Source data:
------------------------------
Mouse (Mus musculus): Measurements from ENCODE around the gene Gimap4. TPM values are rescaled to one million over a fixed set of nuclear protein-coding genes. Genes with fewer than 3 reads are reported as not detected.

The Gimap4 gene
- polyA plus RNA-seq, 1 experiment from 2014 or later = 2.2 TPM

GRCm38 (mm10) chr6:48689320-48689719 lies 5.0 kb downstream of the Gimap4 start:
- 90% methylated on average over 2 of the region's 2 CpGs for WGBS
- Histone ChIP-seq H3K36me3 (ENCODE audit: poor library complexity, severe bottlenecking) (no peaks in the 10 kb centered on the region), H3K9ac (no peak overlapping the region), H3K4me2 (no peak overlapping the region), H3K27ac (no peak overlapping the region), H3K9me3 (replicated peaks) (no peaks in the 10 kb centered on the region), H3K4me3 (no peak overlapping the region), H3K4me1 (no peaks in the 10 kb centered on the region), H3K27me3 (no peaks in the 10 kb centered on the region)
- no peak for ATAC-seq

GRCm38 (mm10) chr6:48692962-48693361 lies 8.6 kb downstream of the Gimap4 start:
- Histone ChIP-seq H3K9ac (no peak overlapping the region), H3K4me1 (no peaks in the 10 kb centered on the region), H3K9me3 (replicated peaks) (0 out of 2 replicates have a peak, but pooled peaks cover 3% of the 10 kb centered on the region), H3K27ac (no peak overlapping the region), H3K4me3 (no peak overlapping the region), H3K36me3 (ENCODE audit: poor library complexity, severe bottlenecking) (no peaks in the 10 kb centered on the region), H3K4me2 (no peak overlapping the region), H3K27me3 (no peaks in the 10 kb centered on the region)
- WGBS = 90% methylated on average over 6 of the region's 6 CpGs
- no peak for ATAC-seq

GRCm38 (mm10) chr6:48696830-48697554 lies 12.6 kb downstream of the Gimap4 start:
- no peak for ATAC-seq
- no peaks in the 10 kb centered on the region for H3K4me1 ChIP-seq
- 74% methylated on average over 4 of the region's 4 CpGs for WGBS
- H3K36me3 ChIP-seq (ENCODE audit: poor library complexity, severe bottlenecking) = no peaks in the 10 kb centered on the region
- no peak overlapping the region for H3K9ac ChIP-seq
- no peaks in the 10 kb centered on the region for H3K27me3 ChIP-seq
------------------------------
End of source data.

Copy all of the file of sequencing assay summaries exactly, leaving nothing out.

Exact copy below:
Mouse (Mus musculus): Measurements from ENCODE around the gene Gimap4. TPM values are rescaled to one million over a fixed set of nuclear protein-coding genes. Genes with fewer than 3 reads are reported as not detected.

The Gimap4 gene
- polyA plus RNA-seq, 1 experiment from 2014 or later = 2.2 TPM

GRCm38 (mm10) chr6:48689320-48689719 lies 5.0 kb downstream of the Gimap4 start:
- 90% methylated on average over 2 of the region's 2 CpGs for WGBS
- Histone ChIP-seq H3K36me3 (ENCODE audit: poor library complexity, severe bottlenecking) (no peaks in the 10 kb centered on the region), H3K9ac (no peak overlapping the region), H3K4me2 (no peak overlapping the region), H3K27ac (no peak overlapping the region), H3K9me3 (replicated peaks) (no peaks in the 10 kb centered on the region), H3K4me3 (no peak overlapping the region), H3K4me1 (no peaks in the 10 kb centered on the region), H3K27me3 (no peaks in the 10 kb centered on the region)
- no peak for ATAC-seq

GRCm38 (mm10) chr6:48692962-48693361 lies 8.6 kb downstream of the Gimap4 start:
- Histone ChIP-seq H3K9ac (no peak overlapping the region), H3K4me1 (no peaks in the 10 kb centered on the region), H3K9me3 (replicated peaks) (0 out of 2 replicates have a peak, but pooled peaks cover 3% of the 10 kb centered on the region), H3K27ac (no peak overlapping the region), H3K4me3 (no peak overlapping the region), H3K36me3 (ENCODE audit: poor library complexity, severe bottlenecking) (no peaks in the 10 kb centered on the region), H3K4me2 (no peak overlapping the region), H3K27me3 (no peaks in the 10 kb centered on the region)
- WGBS = 90% methylated on average over 6 of the region's 6 CpGs
- no peak for ATAC-seq

GRCm38 (mm10) chr6:48696830-48697554 lies 12.6 kb downstream of the Gimap4 start:
- no peak for ATAC-seq
- no peaks in the 10 kb centered on the region for H3K4me1 ChIP-seq
- 74% methylated on average over 4 of the region's 4 CpGs for WGBS
- H3K36me3 ChIP-seq (ENCODE audit: poor library complexity, severe bottlenecking) = no peaks in the 10 kb centered on the region
- no peak overlapping the region for H3K9ac ChIP-seq
- no peaks in the 10 kb centered on the region for H3K27me3 ChIP-seq